‘Saint Maud’ Is Bleak and Viscerally Terrifying


Saint Maud was supposed to open back in April of 2020, and instead of throwing it to streaming, A24 has steadfastly resisted dumping the film onto a streaming service, until now, unfortunately. Ultimately, after months had passed without much progress, Rose Glass’ directorial debut arrived via a hybrid theatrical/streaming release, the latter rights going to struggling cable channel/streamer Epix. And that’s admittedly how I watched Saint Maud. Turns out it doesn’t matter how you watch some of these films, if they’re good enough, they will still hit you where it hurts. Saint Maud is every bit as good as Hereditary or The Witch, or anything else on the top tier of A24’s prestige horror slate.

Katie (Morfydd Clark) is a former nurse who now goes by the name Maud and works independently as a private care nurse in a bleak and tacky seaside town in England. After an experience with a patient she couldn’t save, Maud has found religion and become a devout Roman Catholic, and pushes her beliefs on everyone. She begins working for Amanda (Jennifer Ehle), a terminally ill former dancer and choreographer, who is confined to a wheelchair. Amanda is an atheist who fears the oblivion of death, and Maud decides it’s her personal mission to save Amanda’s soul. And things get progressively worse from there.

Saint Maud is among the most confident first features I’ve ever seen, and easily one of the best horror debuts in recent memory. Rose Glass immediately jumps to the very top of my list of filmmakers to watch, because if her next feature can succeed even half as much as this, and gets the theatrical release it deserves, she’s going to be as important of an asset to A24 as Ari Aster, the Safdies or Robert Eggers. This is a remarkably assured film that only runs about 80 minutes, yet knows exactly what it wants to say, and doesn’t waste a second of its runtime, and most impressive, managed to completely blow me away on a 43-inch TV. Glass seems to already be a master of pacing and tone. The looming dread we feel in the beginning only intensifies the more we watch, and the film builds to something viscerally terrifying.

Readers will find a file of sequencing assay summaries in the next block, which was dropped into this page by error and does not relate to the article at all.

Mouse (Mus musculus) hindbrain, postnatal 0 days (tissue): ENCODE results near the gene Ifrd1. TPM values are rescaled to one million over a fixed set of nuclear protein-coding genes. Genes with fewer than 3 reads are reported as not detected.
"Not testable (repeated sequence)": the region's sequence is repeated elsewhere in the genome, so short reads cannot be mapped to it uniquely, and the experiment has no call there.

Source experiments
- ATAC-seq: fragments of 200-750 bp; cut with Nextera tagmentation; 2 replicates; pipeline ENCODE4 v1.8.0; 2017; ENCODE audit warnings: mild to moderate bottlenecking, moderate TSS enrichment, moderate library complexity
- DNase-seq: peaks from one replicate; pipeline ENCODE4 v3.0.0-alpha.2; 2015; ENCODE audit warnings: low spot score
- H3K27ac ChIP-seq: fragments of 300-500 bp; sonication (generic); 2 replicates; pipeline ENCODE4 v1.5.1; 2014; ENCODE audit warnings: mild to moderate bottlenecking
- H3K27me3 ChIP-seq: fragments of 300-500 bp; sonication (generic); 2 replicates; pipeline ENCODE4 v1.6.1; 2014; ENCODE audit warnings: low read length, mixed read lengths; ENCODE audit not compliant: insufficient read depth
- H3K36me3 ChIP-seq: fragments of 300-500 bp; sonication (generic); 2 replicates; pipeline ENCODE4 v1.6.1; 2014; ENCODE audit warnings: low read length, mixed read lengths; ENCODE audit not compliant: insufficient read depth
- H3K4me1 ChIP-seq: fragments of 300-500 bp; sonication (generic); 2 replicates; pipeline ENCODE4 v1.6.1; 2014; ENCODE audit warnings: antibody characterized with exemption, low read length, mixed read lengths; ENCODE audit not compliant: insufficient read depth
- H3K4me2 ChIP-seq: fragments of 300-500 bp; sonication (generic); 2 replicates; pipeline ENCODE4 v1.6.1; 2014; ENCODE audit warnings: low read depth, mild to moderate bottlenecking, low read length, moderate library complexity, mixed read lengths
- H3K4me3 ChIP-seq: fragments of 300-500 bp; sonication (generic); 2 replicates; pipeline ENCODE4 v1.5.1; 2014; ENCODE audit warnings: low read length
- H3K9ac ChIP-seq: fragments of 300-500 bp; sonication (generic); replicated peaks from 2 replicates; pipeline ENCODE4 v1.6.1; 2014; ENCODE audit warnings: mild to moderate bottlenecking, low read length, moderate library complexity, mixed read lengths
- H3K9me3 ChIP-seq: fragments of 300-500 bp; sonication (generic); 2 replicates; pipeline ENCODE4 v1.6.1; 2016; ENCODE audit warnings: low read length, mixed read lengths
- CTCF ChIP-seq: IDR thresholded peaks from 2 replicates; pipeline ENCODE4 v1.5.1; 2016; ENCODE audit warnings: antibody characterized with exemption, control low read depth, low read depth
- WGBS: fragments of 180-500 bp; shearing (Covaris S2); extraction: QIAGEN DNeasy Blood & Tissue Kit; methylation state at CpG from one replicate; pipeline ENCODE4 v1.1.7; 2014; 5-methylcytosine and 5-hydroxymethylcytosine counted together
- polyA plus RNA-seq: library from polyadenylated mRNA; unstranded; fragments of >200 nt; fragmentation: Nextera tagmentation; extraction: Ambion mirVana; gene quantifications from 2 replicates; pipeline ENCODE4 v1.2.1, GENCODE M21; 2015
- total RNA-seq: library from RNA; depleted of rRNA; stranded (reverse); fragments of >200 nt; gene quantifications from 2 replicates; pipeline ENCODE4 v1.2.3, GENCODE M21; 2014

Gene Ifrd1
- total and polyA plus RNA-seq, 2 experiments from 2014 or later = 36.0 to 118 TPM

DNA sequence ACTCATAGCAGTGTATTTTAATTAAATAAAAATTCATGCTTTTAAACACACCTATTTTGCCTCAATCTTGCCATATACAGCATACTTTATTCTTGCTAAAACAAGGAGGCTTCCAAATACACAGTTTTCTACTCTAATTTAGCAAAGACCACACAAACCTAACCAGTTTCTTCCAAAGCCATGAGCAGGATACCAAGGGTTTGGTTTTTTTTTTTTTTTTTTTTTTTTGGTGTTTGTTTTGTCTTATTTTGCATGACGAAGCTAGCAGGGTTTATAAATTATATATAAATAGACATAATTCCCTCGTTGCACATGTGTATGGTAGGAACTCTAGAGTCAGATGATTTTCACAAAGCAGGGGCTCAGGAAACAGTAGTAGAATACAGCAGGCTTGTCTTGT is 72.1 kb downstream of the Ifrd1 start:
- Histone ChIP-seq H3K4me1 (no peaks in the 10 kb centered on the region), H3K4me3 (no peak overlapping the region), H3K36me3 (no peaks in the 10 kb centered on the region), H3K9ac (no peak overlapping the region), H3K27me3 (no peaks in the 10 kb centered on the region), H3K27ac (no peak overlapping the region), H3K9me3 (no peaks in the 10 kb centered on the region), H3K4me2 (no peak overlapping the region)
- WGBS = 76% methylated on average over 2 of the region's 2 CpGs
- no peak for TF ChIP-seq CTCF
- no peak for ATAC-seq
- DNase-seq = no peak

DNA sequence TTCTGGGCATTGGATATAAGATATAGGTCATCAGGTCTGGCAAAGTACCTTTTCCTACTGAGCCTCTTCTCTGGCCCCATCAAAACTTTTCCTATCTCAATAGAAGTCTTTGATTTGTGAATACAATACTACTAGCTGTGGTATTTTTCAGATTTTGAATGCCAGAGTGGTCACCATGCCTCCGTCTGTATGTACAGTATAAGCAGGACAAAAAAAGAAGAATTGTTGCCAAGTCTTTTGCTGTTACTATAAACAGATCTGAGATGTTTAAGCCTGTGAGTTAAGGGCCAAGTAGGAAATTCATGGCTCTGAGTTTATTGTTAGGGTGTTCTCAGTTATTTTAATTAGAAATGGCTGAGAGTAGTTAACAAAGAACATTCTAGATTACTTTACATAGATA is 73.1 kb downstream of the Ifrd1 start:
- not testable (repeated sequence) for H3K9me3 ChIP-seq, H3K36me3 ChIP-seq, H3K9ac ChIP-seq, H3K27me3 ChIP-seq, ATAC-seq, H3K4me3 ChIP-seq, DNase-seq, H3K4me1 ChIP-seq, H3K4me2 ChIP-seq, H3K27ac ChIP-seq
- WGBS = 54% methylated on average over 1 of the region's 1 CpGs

Morfydd Clark is a Welsh actress who I’m unfamiliar with, and she is absolutely transcendent here. You sympathize with Maud, but you question her every move, and you know she can feel herself beginning to lose her grip on reality, and Clark makes that journey horrifying, yet incredibly engaging at every turn. Jennifer Ehle, who has always reminded me of a Meryl Streep who doesn’t get the attention she deserves, is also very good here. Ehle is very much a second lead, and I think people forget just how specific an Ehle performance can be. We never see Amanda in her life before illness has ravaged her, but we can picture what that life might have been like so vividly, and it’s all thanks to Ehle’s performance.

Saint Maud is a harrowing nightmare of a film about the fine line between sinner and savior, the line between religious fanaticism and losing your grip with reality. Maud is simultaneously very pious and also seems to blame herself for everything that’s happened in her life. But religion hasn’t given her the catharsis of coming to terms with herself and the situation around her, It’s isolated her even further and has given way to the darkness that threatens to upend her entire life. She’s also an unreliable narrator, because it’s impossible to gauge how much of what we see from her perspective is actually happening, and this gives the film a constant uneasy tension.

I think the horror films that I ultimately respond to the most are those that leave you feeling terrible. Those that create a grim and desolate atmosphere, and then they keep it there, or go somewhere even darker. The films where there is no happy resolution or catharsis in the end, and the bad thing is going to keep happening long after the lights come up, and that’s exactly the kind of movie we have in Saint Maud. It’s an expertly performed, beautifully shot psychological horror show that will linger with you long after it’s over.

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